OpenSceneGraph, Dual Screens and TwinView

Build dual screen apps with Open Scene Graph.

Obsolete Alert: The information in this post is very old

So some of my work at uni involves programming using OpenSceneGraph. Now, anybody who has used OSG before will know that as powerful as it may be, it is seriously lacking in the documentation department. So, this article describes how to do dual screen graphics on Linux using OpenSceneGraph. First we’ll look at the X Screens approach, which is easier but probably not the best solution. Then we’ll look at a method that works with a single X screen.

Multiple X Screens

The easiest way to do dual screen output is if you have your X server configured so each output is its own X screen. The first thing you need to do is make sure you have enough screens. Finding this out is easy enough:

int getNumScreens()
    osg::GraphicsContext::WindowingSystemInterface* wsi = osg::GraphicsContext::getWindowingSystemInterface();
    osg::GraphicsContext::ScreenIdentifier si;
    return wsi->getNumScreens(si);

You should do this before attempting to create your screens to make sure the X server is configured correctly. Otherwise OSG will throw an error when you try and create a graphics context for a screen that doesn’t exist. Setting up the viewers is fairly straight forward:

//Create main scene viewer

ref_ptr compositeViewer = new osgViewer::CompositeViewer;

// create first view
osgViewer::View* v0 = new osgViewer::View();

// add view to the composite viewer

// do the same with the second view
osgViewer::View* v1 = new osgViewer::View();

And thats it. You also need to set the scene data for each of your views and a couple of things I’ve missed, but that is the basic idea. The problem with this method is it creates 2 graphics contexts, which in most cases will cause a performance hit.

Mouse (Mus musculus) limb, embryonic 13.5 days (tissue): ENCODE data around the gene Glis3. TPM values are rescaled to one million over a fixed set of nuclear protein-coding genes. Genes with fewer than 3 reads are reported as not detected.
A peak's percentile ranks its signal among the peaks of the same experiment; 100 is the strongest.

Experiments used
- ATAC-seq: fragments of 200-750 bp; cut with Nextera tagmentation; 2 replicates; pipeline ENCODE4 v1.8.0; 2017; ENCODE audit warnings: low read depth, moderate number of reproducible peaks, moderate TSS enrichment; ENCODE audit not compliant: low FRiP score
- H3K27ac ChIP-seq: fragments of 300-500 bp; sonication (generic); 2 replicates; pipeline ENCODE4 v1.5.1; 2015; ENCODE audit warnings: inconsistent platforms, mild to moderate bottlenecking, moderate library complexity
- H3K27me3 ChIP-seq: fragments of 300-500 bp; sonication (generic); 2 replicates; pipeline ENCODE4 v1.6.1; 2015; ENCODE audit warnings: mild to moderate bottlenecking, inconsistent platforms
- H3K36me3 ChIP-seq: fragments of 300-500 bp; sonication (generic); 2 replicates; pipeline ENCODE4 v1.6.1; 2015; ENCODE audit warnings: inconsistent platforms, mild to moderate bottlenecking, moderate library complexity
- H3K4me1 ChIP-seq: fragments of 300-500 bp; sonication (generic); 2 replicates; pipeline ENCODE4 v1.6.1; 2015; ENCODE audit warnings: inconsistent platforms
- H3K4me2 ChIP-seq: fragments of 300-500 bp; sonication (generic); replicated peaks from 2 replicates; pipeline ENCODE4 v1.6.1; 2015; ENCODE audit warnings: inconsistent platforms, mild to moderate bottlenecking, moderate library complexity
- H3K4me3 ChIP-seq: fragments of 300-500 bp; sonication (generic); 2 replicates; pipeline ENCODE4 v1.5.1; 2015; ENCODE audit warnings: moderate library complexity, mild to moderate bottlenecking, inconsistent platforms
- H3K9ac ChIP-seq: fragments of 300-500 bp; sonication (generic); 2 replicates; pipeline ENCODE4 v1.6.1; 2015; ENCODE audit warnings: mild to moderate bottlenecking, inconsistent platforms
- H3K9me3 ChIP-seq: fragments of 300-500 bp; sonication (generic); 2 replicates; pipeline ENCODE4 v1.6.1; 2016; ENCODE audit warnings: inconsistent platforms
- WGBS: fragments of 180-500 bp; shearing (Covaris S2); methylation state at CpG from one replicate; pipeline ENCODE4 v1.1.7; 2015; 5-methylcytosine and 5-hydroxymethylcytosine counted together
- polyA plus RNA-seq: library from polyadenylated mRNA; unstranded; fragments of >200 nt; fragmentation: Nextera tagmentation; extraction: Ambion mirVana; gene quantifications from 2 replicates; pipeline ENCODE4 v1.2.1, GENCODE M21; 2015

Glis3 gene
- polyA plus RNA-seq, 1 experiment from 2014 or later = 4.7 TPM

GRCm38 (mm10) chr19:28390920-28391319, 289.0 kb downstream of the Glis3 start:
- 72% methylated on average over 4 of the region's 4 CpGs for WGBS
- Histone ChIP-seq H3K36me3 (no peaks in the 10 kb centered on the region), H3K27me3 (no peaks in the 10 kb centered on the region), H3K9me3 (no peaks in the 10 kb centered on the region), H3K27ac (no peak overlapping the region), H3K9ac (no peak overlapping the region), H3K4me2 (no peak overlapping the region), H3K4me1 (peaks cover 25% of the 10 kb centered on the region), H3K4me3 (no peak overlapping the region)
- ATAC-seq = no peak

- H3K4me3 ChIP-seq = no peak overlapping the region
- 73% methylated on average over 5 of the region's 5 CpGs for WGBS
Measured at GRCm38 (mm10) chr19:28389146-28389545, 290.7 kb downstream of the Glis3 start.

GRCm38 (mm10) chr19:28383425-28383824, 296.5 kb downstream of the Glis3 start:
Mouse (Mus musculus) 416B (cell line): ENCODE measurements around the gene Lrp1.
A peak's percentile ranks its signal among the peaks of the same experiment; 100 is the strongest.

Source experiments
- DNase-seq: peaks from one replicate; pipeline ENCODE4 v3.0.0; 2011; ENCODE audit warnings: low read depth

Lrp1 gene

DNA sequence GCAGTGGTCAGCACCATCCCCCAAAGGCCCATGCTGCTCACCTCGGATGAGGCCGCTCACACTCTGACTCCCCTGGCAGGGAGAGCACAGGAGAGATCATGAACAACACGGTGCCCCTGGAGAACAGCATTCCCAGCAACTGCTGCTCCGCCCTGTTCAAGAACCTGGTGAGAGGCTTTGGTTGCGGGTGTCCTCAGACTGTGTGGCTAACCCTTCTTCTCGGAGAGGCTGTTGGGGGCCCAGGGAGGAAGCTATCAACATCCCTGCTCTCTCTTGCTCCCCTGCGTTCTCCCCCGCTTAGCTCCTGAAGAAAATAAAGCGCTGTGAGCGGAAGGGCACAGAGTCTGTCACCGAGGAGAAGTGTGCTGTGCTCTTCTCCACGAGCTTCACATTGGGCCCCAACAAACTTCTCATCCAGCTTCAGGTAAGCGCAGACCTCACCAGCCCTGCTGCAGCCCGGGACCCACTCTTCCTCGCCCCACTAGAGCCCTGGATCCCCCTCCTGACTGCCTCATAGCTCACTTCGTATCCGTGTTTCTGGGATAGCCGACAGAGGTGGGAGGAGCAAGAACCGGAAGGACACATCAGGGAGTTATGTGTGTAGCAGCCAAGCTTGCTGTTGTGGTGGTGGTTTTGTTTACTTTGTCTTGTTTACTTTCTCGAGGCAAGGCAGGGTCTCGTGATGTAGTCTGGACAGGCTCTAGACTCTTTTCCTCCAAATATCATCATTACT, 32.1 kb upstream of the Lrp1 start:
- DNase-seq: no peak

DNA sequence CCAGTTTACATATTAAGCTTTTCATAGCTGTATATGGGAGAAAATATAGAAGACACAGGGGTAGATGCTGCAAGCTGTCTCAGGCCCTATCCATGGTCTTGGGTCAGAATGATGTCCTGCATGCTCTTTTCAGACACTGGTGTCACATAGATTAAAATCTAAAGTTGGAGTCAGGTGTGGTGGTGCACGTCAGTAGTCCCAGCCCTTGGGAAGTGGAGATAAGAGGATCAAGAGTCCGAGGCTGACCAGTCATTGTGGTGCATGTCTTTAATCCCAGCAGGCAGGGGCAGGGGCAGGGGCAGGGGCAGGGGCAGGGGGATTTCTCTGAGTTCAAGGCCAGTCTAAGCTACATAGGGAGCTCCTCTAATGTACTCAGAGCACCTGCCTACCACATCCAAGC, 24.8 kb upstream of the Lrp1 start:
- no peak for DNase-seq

Single X Screen, Single Context

I looked into this method because I use TwinView on my Linux desktop boxes. Of course, TwinView means that there is only 1 XScreen that spans both monitors. Therefore, the getNumScreens function above will return 1. I have also set up our projector setup to use TwinView, so I don’t need to have one lot of code for testing on the desktop and then do something completely different when using the projectors. The other benefit of this approach is you only create one graphics context.

First thing we do is get the dimensions of the screen, which will be the combination of both screens.

// get the total resolution of the xscreen
osg::GraphicsContext::WindowingSystemInterface* wsi = osg::GraphicsContext::getWindowingSystemInterface();
unsigned width, height;
wsi->getScreenResolution(osg::GraphicsContext::ScreenIdentifier(0), width, height);

Once that is done we can create our (single) graphics context.

// create a context that spans the entire x screen
traits->x = 0;
traits->y = 0;
traits->width = width;
traits->height = height;
traits->windowDecoration = false;
traits->doubleBuffer = true;
traits->sharedContext = 0;
traits->overrideRedirect = true;
osg::ref_ptr gc = osg::GraphicsContext::createGraphicsContext(traits.get());

The important one here is overrideRedirect. Some window managers (I’m looking at you Gnome) will redirect the position of your graphics context, so it won’t appear where you want it. The overrideRedirect option is kindof new, it does not exist in the version of OSG shipping with Ubuntu 8.10. Therefore, I am running the latest stable release (2.6) compiled from source.

To get the equivalent of 2 screens to draw on, we create 2 views like before. However, we have to set their viewport manually. Here we just make v0 use the left half of the screen, and v1 use the right half. Easy enough?

//first screen
osgViewer::View* v0 = new osgViewer::View();

osg::ref_ptr cam = v0->getCamera();
cam->setViewport(0, 0, width/2, height);

//second screen
osgViewer::View* v1 = new osgViewer::View();
osg::ref_ptr cam2 = v1->getCamera();
cam2->setViewport(width/2, 0, width/2, height);

setViewport sets the viewport of the camera. The first 2 parameters are the position in the context’s window, the next 2 are the dimensions. So, each view gets width/2 for the width, and the second screen’s position is offset by half the screen width meaning it starts on the second monitor.


And there you have it. Two methods for dual screen using OpenSceneGraph. Looking at the code, it is fairly simple. However, after browsing the doxygen docs for OSG it was not at all obvious to me. Of course, the osg-users mailing list was a big help here. In fact, here is the thread from the mailing list.